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Friday, October 13, 2006

Forum Brings Delmarva Energy Issues to Light

In September, Tropical Storm Ernesto lived up to the weather community’s predictions as far as rain amounts, wind velocity and time of arrival. However, what may have surprised many were the numbers of businesses and residences left without electrical power.

Much of this inconvenience was on the Delmarva Peninsula, which recently was cited by the National Electric Transmission Congestion Study as one of the areas needing “major investment in new transmission, generation and demand management to improve reliability and reduce consumer costs.”

Salisbury University’s Business, Economic And Community Outreach Network (BEACON) hosts a half-day forum with business and energy industry leaders to discuss issues and potential solutions for power consumption on the Eastern Shore Tuesday, October 17, at the Commons.

One issue is the region’s dependence on power sources in a single state—Delaware—to fuel the entire peninsula. The area’s largest generators are near Millsboro, DE, and in Dover, DE, creating a funnel system for the Eastern Shore. Potential solutions include alternative energy sources, including a 500,000-gallon-per-year biodiesel plant operated by Cropper Oil Co., which is seeking to double its capacity in the near future.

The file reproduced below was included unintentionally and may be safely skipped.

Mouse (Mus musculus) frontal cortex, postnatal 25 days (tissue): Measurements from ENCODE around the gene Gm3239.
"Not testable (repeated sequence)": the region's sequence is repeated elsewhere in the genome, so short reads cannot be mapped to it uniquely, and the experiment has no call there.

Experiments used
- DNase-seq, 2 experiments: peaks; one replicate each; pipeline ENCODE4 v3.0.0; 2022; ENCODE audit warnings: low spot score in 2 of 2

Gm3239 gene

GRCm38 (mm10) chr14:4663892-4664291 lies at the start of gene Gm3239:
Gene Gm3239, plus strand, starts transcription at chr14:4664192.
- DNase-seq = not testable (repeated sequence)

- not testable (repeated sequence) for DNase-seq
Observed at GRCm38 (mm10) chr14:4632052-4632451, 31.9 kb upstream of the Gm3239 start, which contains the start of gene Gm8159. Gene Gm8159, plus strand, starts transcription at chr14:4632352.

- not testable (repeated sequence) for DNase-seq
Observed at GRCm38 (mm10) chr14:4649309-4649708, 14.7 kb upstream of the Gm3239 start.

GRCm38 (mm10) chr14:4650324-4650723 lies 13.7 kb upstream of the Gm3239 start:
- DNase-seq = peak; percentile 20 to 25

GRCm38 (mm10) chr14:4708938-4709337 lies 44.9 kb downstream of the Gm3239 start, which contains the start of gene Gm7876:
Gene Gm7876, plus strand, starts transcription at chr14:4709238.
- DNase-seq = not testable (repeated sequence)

Another problem is the age and condition of many of the power lines on the peninsula. Necessary, but not very glamorous, is the on-going maintenance required to keep electrical transmission and distribution (T&D) systems operating.  There also is the more obvious shortage of both generating and T&D assets in this area.

Because maintenance seldom creates headlines, business leaders and politicians, are reluctant to invest in this area, said Dr. Tylor Claggett of SU’s Franklin P. Perdue School of Business, who coordinates the forum with Dr. Danny Ervin, fellow Perdue faculty. Numerous electrical outages recently have been caused by corrosion, damaged insulation and degraded transformers.

Managers often are rewarded when they show short-run profits, and this fact of corporate life provides a significant motivation for deferring maintenance. However, electric utilities must also satisfy the rate-minimizing dictates of public utility commissions. One consequence of holding rates artificially low is that maintenance schedules frequently are prolonged and neglected.

Invitation to the forum is by advance request only. To request an invitation or for more information call 410-543-6001 or e-mail beacon@salisbury.edu.



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